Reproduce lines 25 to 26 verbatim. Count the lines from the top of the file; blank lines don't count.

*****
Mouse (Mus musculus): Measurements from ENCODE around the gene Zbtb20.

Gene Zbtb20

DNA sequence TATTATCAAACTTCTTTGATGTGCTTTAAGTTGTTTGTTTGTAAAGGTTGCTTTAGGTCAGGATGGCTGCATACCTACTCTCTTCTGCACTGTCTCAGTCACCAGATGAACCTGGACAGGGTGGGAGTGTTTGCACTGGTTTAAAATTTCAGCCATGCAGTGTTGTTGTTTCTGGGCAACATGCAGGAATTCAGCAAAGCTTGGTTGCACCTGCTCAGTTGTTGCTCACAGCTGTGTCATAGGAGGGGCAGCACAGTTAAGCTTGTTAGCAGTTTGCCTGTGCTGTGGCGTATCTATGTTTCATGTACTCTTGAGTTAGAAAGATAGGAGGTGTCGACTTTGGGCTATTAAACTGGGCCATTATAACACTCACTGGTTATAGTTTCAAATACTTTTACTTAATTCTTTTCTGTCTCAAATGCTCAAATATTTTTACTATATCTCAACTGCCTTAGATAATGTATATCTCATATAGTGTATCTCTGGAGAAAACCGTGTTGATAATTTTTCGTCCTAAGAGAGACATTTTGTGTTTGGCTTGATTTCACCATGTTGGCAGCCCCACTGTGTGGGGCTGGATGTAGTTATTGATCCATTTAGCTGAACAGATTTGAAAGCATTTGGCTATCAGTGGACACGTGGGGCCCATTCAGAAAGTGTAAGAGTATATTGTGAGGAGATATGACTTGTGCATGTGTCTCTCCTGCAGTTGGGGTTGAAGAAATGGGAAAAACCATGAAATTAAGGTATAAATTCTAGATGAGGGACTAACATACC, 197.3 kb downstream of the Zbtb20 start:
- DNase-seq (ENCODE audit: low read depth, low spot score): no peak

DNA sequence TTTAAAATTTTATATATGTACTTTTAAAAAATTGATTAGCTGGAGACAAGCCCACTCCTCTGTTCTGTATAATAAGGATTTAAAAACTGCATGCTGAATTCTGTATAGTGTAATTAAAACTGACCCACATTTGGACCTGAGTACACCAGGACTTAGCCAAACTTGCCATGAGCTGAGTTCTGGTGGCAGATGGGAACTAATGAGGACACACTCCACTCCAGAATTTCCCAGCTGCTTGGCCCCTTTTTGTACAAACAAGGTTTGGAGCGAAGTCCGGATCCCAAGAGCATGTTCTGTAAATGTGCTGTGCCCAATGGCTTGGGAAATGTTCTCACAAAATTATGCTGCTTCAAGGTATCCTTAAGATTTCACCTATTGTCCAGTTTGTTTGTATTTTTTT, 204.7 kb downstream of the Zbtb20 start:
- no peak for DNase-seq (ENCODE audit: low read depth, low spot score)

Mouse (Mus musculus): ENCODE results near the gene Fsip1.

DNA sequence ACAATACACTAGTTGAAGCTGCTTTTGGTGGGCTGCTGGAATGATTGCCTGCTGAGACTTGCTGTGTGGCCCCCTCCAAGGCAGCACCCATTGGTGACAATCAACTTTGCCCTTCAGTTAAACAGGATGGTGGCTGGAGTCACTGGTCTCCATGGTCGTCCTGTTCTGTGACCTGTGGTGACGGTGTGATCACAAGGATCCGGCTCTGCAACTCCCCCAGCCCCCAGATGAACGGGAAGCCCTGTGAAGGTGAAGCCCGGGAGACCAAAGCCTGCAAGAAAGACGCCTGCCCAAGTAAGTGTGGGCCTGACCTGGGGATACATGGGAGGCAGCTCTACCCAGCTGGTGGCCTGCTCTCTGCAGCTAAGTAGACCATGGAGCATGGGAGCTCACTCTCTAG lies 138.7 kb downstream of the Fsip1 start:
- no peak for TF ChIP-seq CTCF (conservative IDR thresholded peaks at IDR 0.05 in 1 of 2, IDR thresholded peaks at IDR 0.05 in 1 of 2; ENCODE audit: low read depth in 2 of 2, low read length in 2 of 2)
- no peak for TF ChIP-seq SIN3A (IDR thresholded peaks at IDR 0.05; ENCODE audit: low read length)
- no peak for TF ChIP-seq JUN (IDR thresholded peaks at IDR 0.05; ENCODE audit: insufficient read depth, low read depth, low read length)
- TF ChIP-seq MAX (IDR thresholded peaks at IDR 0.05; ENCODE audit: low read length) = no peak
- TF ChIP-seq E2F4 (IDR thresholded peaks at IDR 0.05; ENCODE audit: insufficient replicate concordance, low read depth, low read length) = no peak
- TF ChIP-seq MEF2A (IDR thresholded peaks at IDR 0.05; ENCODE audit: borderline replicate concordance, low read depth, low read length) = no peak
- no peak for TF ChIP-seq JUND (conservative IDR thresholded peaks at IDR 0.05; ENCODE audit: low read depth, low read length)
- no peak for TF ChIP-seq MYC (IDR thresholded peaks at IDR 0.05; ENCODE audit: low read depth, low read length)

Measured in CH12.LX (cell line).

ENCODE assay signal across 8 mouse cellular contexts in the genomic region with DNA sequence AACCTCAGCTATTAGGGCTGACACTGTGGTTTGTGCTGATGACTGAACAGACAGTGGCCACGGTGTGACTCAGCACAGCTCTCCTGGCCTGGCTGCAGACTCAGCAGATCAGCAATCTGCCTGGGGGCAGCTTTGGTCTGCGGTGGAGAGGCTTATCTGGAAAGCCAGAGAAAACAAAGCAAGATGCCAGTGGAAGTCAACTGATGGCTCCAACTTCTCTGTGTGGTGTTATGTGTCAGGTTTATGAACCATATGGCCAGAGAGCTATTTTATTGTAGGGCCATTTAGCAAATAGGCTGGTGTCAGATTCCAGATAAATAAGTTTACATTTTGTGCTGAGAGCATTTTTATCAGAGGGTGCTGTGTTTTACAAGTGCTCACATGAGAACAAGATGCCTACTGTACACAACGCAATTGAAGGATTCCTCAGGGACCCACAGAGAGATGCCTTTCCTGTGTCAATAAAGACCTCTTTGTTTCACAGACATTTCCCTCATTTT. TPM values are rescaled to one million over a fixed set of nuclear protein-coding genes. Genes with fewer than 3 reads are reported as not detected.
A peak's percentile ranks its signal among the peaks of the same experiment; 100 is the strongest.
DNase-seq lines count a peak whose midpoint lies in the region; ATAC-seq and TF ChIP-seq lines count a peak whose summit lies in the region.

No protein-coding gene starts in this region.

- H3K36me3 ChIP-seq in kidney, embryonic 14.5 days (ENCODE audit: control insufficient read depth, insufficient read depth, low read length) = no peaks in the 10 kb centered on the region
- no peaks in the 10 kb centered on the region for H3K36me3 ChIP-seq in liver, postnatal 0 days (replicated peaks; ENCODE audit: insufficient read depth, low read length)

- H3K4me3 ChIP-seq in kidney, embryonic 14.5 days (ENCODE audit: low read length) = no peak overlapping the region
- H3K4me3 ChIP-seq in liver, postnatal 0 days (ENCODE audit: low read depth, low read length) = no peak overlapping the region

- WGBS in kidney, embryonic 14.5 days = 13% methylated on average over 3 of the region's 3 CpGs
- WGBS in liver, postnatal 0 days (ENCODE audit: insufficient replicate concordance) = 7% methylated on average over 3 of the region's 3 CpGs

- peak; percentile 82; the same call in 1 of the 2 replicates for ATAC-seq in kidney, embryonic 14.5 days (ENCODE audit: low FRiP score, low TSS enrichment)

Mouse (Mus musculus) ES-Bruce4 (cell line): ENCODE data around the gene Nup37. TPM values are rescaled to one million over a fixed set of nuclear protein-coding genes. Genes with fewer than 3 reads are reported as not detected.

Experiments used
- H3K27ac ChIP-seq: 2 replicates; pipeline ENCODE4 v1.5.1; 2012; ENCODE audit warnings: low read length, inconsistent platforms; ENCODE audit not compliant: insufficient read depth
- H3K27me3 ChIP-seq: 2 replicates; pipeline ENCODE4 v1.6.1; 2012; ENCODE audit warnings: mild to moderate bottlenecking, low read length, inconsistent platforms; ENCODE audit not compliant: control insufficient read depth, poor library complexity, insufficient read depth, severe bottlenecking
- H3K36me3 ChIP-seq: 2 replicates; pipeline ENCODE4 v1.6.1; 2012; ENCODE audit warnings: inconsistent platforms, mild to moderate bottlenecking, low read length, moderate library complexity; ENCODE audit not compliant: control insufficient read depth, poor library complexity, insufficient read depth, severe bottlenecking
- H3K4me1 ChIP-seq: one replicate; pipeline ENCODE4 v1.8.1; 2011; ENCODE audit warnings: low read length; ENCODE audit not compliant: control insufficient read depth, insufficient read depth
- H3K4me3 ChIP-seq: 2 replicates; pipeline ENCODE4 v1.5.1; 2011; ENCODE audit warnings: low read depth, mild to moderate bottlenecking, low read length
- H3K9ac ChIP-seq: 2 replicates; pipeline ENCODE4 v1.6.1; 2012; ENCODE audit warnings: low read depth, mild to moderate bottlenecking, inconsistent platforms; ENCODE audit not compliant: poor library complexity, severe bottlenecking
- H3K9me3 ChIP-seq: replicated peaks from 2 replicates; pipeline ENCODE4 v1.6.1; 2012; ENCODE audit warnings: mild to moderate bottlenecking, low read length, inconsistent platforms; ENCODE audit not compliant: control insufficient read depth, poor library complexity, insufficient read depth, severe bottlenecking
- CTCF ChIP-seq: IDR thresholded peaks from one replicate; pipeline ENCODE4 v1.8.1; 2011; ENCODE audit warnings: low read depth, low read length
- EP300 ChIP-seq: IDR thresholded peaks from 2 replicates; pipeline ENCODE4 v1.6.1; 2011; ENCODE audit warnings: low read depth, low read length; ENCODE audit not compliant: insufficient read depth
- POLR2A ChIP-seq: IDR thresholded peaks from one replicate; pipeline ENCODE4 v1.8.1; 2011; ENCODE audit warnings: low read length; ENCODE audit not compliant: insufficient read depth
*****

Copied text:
- H3K4me3 ChIP-seq in liver, postnatal 0 days (ENCODE audit: low read depth, low read length) = no peak overlapping the region

- WGBS in kidney, embryonic 14.5 days = 13% methylated on average over 3 of the region's 3 CpGs